Wednesday, October 8, 2014


On her blog, Teaching Sam and Scout, Elizabeth Chapman has been interviewing working moms.  There are several questions she's asked them to answer, but the one that sticks out to me the most was this one:  What's the best thing about being a working mom?  What's the worst or hardest thing?

When I answered that question initially, all I could think about was missing milestones in Ryan and Eli's lives, but now that I really consider that question I would answer it differently.  The worst thing about being a working mom is likely also the worst thing about being a mom in general:  anxiety.

I can only wish that I would be able to capture the minutiae of anxiety the way William Styron writes about depression in his work Darkness Visible.  Unfortunately, no amount of wishful thinking makes me a writer, so I'll simply tell you what I know:  anxiety is a sneaky bastard.

There are a hundred things I enjoy about being a mom and teacher.  These titles are the things I like best about myself.  But there are days when I can only focus on the piddling things that surround these designations.  

Eli wakes up happy almost every day.  He smiles at me and tracks my movements as I walk through the kitchen to gather my stuff before I leave.  He talks and coos and giggles, and I try my best to soak it in because I know he won't be little for long.  I'm pretty successful most days.  Then the sucker punch:  the diapers have a smell they shouldn't have; my living room is a mess; I don't have time to read/grade papers; I haven't had time to meal plan; I need to go to the grocery store; my milk supply seems to be decreasing; I don't exercise regularly; I'm still struggling with the baby weight.  

Any one of those things is completely manageable, but there are days one of those issues or any combination of those issues will knock the breath out of me.  I cannot get my mind off of the fact that maybe I'm not washing diapers correctly or I won't be able to nurse Eli the way I had hoped (which is made harder by the fact that I couldn't nurse Ryan).  I get snagged in the threads of detail and I cannot manage to untangle my feet from the mess.  And the bigger picture?  Completely invisible in those moments.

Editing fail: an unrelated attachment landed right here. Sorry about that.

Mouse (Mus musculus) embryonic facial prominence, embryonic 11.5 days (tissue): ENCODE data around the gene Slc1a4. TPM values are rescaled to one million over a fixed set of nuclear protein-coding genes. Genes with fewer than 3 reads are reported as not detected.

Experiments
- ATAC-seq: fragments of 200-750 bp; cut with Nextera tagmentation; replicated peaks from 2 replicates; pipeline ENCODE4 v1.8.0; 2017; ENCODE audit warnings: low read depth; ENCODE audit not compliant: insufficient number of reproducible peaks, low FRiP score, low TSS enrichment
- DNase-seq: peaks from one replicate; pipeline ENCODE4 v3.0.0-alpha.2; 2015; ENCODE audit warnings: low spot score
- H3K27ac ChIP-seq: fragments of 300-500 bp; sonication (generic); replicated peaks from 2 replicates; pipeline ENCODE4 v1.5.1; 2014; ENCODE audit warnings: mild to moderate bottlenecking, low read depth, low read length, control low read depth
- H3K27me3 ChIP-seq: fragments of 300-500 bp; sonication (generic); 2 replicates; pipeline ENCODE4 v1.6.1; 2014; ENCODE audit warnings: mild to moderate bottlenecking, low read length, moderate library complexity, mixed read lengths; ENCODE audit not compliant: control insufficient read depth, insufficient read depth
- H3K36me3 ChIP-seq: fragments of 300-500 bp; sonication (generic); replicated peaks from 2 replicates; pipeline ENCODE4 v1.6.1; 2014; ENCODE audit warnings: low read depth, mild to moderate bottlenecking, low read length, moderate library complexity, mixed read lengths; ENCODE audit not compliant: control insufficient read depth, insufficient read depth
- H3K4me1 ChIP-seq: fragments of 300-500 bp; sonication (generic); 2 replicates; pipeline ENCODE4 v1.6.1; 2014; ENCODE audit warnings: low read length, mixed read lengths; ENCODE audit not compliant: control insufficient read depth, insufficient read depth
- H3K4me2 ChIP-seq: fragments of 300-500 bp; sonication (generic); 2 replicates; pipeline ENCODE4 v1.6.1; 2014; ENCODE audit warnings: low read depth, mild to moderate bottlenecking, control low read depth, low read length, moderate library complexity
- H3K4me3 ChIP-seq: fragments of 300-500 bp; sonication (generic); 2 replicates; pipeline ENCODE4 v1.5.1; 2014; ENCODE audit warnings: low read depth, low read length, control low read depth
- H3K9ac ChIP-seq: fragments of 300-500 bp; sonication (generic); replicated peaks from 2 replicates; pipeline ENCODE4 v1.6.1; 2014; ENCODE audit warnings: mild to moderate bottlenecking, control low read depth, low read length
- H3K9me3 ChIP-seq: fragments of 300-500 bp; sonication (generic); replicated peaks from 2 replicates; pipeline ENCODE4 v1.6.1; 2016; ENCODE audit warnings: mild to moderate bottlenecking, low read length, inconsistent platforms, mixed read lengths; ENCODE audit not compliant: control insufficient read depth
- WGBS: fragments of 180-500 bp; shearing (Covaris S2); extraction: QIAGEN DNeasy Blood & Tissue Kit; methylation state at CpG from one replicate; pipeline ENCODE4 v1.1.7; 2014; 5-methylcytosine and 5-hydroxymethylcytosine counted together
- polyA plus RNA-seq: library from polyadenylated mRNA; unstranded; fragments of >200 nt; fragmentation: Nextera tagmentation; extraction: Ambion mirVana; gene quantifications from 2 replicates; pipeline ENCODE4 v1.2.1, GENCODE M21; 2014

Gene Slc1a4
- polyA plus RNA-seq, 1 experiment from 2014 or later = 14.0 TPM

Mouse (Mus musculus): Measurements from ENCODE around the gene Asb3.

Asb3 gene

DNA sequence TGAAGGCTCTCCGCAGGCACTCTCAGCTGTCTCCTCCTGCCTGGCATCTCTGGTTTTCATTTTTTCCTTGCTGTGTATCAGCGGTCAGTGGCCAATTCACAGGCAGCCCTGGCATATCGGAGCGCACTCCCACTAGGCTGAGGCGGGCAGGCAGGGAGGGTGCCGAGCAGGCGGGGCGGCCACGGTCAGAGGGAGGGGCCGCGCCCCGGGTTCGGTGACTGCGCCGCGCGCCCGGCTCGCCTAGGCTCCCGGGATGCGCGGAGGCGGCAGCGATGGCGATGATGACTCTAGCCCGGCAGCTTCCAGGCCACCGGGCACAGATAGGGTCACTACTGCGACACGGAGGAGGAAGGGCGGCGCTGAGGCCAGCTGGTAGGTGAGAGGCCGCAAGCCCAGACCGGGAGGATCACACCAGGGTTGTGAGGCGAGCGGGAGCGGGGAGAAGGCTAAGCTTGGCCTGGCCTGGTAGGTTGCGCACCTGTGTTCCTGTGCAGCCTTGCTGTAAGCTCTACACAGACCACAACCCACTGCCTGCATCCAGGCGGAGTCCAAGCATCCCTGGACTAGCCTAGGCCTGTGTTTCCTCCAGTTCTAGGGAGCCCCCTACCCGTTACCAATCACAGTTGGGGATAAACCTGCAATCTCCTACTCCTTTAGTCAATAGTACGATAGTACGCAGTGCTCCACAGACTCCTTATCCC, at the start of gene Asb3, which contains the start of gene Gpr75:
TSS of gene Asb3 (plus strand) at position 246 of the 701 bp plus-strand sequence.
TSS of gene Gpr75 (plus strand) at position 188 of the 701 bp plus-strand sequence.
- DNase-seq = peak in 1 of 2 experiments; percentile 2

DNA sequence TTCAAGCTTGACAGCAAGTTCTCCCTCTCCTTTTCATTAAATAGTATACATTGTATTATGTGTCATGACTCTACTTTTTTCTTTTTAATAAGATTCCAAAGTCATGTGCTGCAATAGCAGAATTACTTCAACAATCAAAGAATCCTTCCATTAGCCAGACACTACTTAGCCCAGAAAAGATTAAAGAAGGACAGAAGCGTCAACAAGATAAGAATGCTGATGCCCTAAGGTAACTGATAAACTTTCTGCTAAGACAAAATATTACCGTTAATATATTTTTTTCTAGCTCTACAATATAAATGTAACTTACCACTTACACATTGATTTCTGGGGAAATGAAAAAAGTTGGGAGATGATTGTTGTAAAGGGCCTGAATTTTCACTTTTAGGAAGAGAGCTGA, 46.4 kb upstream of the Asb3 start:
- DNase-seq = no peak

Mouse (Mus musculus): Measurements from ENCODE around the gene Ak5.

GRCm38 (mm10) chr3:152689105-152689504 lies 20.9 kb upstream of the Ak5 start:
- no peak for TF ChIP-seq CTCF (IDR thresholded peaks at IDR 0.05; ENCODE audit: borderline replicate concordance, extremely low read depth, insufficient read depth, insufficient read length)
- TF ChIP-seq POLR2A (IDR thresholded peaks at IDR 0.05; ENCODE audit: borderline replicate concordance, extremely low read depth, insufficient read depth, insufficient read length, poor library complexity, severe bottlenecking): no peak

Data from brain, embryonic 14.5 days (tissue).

They attack without warning.  On the best mornings--the ones where I'm feeling the best, that things are going well and I'm doing a good job at most things in my life--they ambush me from a corner.  And because I don't like to cry in front of people, I spend those mornings gritting my teeth and attempting to occupy my racing mind with something other than the knotted thread tied around my brain.

That is the worst part of being a working mom.  Actually, now that I think about it, that's the worst part of being a human being.  I can remember the same issues in the days I didn't work and I can certainly identify them in the time period we waited to become parents.

But this anxiety made me think about another question Elizabeth asked:  "What items or tips do you recommend to help 'make it work'?"

I responded that we all need someone in our lives who can help keep things in perspective.  That's true, but I think working moms, moms, and people in general need encouragement.  On the days when the anxiety is the worst, I need someone to pat me on the back and tell me I'm doing a good job.  (Which is weird given that words of affirmation aren't really my thing most of the time.)  

Because of that, I wonder how many of us are willing to choose one person, just one person, to encourage every week for the next month?  And what if we asked each of those people to pay it forward?  What kind of change would we see in our families, our workplaces, our own demeanor?

Would you join me in a pay it forward campaign?  Feel free to share ways people have encouraged you #payitforward

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